You probably already know the stats provided by the Economic Policy Institute’s State of Working America Data Library: White women make about 80 cents to a white man’s dollar. Black women make 65 cents to a white man’s dollar, Native women make just 57 cents. And in case that data wasn’t stark enough, if trends continue as they have been, the American Association of University Women says women aren’t likely to reach pay equity until 2059.
We think that isn’t good enough, and in honor of Equal Pay Day on April 10, we’ve outlined real, actionable ways to start to close the gender pay gap.
Ready to get paid? Here we go.
Federal employees' salaries are public record and searchable online, including whether they receive bonuses. Although people tend to bristle at the idea of their salary being publicly documented, the practice could make it easier for people to ask for the right dollar amount and know sooner if they’re not being paid fairly.
Have you ever filled out a job application or been in an interview just to be asked what you made at your current or previous employer? That practice can give hiring managers more room to negotiate your offer down. A few cities, states and territories have already started banning the question, but there’s more work to be done.
One reason the wage gap persists, according to research by Henrik Kleven, an economist at Princeton University, may be that women take more time off work to care for children. That’s partly because childcare is prohibitively expensive, sometimes as much or more than a mortgage payment. Finding a way to make childcare affordable could keep more women in the game as well as boost the overall economic wellness of American families.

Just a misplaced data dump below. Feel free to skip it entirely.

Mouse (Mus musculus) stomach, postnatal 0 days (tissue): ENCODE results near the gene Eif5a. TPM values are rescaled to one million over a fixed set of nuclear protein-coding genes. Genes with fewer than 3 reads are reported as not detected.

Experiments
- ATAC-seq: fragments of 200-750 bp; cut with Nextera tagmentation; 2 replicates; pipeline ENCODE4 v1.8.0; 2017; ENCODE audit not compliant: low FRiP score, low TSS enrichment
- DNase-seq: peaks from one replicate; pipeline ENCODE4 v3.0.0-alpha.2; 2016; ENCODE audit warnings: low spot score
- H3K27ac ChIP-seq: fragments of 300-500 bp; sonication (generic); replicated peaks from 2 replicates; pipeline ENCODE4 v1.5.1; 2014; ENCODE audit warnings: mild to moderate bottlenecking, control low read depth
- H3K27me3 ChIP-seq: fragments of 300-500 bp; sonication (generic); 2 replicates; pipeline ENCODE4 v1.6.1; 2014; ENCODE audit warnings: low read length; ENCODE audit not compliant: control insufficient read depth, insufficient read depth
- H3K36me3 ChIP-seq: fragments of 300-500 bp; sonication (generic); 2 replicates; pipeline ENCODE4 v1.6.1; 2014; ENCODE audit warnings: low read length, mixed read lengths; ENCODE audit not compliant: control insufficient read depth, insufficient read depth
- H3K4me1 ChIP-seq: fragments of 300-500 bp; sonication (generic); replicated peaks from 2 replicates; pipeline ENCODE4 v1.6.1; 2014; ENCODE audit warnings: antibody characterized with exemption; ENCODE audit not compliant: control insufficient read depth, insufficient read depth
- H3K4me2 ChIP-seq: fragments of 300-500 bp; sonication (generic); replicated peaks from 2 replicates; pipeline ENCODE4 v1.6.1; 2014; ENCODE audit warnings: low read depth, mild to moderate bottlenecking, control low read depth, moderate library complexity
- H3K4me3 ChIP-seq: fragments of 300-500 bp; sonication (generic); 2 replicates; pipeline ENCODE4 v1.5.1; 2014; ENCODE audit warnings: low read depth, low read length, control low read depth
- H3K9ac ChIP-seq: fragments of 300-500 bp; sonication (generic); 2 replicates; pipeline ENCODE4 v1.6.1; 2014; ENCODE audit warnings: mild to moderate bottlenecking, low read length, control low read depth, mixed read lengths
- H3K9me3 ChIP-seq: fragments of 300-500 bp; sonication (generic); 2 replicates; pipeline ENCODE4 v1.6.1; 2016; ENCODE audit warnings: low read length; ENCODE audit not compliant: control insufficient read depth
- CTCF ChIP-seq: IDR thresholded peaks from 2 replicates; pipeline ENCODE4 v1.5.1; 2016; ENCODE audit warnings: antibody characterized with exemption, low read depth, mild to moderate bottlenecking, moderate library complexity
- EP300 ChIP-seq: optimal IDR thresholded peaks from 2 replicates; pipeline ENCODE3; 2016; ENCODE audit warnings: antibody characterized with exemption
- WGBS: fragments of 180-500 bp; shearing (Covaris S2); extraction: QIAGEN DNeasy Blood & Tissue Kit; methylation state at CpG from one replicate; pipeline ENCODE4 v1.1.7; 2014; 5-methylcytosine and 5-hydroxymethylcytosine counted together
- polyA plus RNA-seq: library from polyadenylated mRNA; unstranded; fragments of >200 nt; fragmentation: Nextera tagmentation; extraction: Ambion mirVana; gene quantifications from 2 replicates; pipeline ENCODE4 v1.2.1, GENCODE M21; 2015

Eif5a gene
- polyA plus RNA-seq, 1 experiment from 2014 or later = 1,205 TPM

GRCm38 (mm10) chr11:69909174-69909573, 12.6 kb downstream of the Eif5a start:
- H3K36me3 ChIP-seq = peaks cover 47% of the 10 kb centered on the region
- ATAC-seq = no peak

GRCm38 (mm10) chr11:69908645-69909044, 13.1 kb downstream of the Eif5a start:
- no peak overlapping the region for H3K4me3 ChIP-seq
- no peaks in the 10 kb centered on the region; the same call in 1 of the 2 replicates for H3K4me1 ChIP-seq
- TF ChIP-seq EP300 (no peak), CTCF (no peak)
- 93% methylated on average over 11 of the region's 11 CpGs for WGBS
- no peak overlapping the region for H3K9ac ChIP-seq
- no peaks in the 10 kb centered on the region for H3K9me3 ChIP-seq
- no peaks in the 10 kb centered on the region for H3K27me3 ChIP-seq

In 2016, California passed a law that requires companies to justify any pay discrepancies between male and female employees who are doing similar work. Rather than relying on employees to make a case for unfair pay rates, the law puts the onus on companies. More laws like this could help even the playing field.
Women are more likely to have minimum-wage jobs, says the National Women's Law Center. Raising the minimum wage — as cities like Seattle, Washington, and San Francisco, California, and states like New York have done — could help put women on better footing.
The government has taken significant action to allow employees and contractors to openly discuss their salaries without repercussion. Being honest about what we’re making and having coworkers who are honest in return can help us get a sense of whether we’re being paid fairly.
It’s time the U.S. catches up with the rest of the world and mandate family leave — if not on a federal level, then on a state level. According to data compiled on 41 countries by the Organization for Economic Cooperation and Development, the U.S. is the only one that doesn't have any federal requirements for family leave behind countries like Estonia — which, by the way, offers more than a year and a half of paid leave — Romania, Japan and Korea. Parental leave would allow women to take time off work to care for young children while still having a job to go back to and without taking a serious financial hit.
Get familiar with what justifies pay discrimination, and if you feel you have a case, file with the EEOC.
If you’re in a leadership position at a company, advocate for flexible work schedules. Flex schedules are attractive to parents with young children and could allow women to stay in the workforce.
According to research by the Harvard business review, women are more likely to get vague feedback about what they’re doing well or not well, and it often focuses on their personalities or communication style rather than their work output. Asking for — or if you’re in a management position, providing — regular documented feedback on measurable qualities can help combat unconscious bias and provide evidence for future raises.
It’s uncomfortable to ask for more money, but negotiating for a raise or a higher offer at a new job is one way women can increase earnings in their own lives.
Legislative actions won't happen if we don't consistently organize and put pressure on our local representatives.
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